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2023 marks the 75th anniversary of the Hiss-Chambers espionage case, which gripped America in 1948 and still provokes controversy. Take a deep factual dive into the story of two brilliant, fascinating men, sensational Congressional hearings, spy documents hidden in a dumbwaiter shaft and a pumpkin, the trial of the century, and the launch of Richard Nixon’s career. Comments and politely phrased corrections or criticism are welcome by the writer and narrator, at john_berresford@comcast.net.

Mar 3, 2022

As Chambers wrote to his friend Bill Buckley, most of us think the story of Oedipus ends when he learns he married his own mother and puts his eyes out.  In fact, however, Oedipus lived for years afterwards.  After the trials, Chambers lived for 10 years and Hiss for 45.  Neither escaped The Case, nor did their wives and children.  (Add this, by the way, to all the reasons that committing treason is a bad idea.). Each man wrote a book.  Chambers’ became a best-seller, a major American autobiography, and a sacred text of the post-WWII right.  Hiss’s book sank like a stone, as did another he wrote in the mid-1980s.  Chambers tried to stay out of the public eye.  Hiss tried to stay in it, but failed to establish either his innocence or the dimensions of the shape-shifting conspiracy that had framed him.  This Podcast recounts the tragic post-court life of each of our protagonists. 
 
FURTHER RESEARCH
 
Episode 36:  Chambers’ autobiography is “Witness,” most recently published by Regnery Gateway in 2014.  He was working on a huge, never finished book (working title “The Third Rome”) when he died.  Associated essays of his were published by Random House in 1964 under the title “Cold Friday” — the name of a field on his farm.  His articles for The National Review (amounting to less than 85 pages) were published by that magazine in “The Whittaker Chambers Reader: His Complete National Review Writings 1957-59” in 2014; these and his earlier short pieces appear in “Ghosts on the Roof: Selected Essays,” edited by Terry Teachout and published by Transaction in 1996.  Two books of Chambers’ correspondence have been printed: “Odyssey of a Friend:  Letters to William F. Buckley, Jr., 1954-1961” (Regnery Gateway 1987); and “Notes from the Underground:  The Whittaker Chambers-Ralph de Toledano Letters 1949-60,” published in 1997 by Regnery Gateway.  Mr. de Toledano covered the trials for Newsweek Magazine and became a prominent conservative writer.  If you’re interested in what Chambers did and thought in his last years, the best of the foregoing works is (in my opinion) the Chambers-Buckley correspondence.
 
Hiss’s memoir, “In the Court of Public Opinion” (Knopf 1957), draws heavily on his Petition for a New Trial on Grounds of Newly Discovered Evidence.  His late-in-life autobiography, “Recollections of a Life,” was published by Seaver in 1988.  It is as dry as his first book.  Hiss’s son, Anthony, maybe best known as The New Yorker’s railroad correspondent under the pseudonym E.M. Frimbo, wrote about himself and his father in “Laughing Last” (Houghton Mifflin 1977) when things were looking up for his dad.  After the verdict of history had turned the other way, the young Hiss produced “The View from Alger’s Window: A Son’s Memoir” (Houghton Mifflin 1999).  It concentrates on the correspondence he shared with his imprisoned father.  The New York Times reviewer described the latter book as “deeply troubling,” “a painful story of the family as a factory of denial.”“Family Ties,” by Ann Douglas, https://archive.nytimes.com/www.nytimes.com/books/99/06/27/reviews/990627.27dougl.html. That The Times would publish such a review indicates how much, even among northeastern liberals, the verdict had solidified against Hiss and for Chambers.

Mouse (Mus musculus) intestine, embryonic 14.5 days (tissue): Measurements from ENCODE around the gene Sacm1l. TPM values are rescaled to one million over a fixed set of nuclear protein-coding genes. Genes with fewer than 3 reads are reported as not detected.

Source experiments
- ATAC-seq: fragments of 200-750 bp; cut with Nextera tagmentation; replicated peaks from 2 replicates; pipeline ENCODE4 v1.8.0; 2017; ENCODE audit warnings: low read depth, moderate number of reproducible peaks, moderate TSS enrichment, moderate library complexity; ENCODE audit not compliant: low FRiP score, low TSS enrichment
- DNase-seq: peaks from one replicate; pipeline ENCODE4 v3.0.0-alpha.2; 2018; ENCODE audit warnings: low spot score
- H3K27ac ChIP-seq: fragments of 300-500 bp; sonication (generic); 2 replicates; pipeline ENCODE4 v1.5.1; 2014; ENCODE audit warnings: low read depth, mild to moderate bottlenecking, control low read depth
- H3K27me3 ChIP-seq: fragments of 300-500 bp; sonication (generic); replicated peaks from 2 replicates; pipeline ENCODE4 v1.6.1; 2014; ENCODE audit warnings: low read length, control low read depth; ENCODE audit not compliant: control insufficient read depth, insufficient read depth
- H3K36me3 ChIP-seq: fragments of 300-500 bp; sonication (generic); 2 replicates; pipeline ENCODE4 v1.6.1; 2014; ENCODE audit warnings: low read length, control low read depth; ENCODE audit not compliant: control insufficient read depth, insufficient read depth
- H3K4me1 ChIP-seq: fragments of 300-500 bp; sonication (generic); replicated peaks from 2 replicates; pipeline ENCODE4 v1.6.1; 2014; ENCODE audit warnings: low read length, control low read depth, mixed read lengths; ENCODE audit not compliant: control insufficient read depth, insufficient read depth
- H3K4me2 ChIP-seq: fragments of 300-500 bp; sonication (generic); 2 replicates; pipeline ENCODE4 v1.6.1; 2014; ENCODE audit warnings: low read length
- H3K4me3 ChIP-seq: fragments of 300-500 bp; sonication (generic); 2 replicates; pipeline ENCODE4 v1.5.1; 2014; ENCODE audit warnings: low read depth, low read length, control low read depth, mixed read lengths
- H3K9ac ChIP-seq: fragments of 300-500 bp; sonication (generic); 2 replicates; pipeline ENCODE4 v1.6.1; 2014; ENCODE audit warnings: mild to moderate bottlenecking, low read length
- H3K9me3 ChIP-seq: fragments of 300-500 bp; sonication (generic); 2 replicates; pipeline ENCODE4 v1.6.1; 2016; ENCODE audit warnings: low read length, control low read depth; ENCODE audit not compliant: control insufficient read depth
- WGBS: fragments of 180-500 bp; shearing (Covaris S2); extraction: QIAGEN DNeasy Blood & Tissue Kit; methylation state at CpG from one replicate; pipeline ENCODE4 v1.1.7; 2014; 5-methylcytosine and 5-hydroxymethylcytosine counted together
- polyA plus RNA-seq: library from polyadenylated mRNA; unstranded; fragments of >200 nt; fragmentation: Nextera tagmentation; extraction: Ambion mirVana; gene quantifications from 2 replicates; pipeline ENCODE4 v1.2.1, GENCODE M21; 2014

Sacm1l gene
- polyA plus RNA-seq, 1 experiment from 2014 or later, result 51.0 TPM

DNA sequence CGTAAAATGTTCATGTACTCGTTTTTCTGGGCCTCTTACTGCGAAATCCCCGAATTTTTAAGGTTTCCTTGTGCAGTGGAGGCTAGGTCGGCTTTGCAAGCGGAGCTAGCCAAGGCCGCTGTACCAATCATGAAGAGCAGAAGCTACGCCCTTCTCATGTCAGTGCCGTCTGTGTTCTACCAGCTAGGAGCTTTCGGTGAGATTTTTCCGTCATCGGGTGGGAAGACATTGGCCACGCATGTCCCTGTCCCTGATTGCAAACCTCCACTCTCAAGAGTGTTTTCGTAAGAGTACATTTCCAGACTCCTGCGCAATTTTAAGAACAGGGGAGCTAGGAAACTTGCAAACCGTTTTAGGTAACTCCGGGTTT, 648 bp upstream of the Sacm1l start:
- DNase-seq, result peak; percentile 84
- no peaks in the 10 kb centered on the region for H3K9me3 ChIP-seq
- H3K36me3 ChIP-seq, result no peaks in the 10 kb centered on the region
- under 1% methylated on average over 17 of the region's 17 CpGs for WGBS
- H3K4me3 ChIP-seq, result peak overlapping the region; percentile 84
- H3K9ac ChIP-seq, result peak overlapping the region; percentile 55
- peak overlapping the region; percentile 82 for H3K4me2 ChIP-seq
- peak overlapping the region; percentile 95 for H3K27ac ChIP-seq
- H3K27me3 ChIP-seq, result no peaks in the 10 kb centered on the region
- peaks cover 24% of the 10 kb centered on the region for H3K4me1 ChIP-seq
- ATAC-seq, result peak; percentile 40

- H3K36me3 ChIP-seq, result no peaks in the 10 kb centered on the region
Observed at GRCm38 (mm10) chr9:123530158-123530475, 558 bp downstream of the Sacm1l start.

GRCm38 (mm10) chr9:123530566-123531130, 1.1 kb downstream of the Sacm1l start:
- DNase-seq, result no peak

More about the two protagonists’ post-trial lives can be found in Professor Weinstein’s book “Perjury” at pages 550-72 (chapter titled “Alger and Whittaker: The Vigil and the Death Watch”); and at pages 444-514 of the Sam Tanenhaus biography “Whittaker Chambers.”
 
Questions:  Which protagonist suffered more after the trials — the imprisoned Hiss or the ostracized Chambers?  Do you have a hunch that one or both of them overcame gloom and died with a somewhat satisfied, “something ventured, something gained” feeling?  Of the wives and children, only one (Hiss’s son) capitalized on The Case.  If you had been one of the others, would you have been tempted to follow Tony’s path?
 
If Hiss was guilty, why didn’t he avoid the limelight like Chambers did?  And, when his son got interested in The Case, why didn’t Hiss say to him “Son, this has taken over my life, but it doesn’t have to mess up yours. I’ve got some years to live and powerful friends on my side; you just get on with your own existence and leave this to us.”  Why would he let his son take up a cause that Hiss knew was a lie and would likely someday be exposed as such, making his son look pitiful?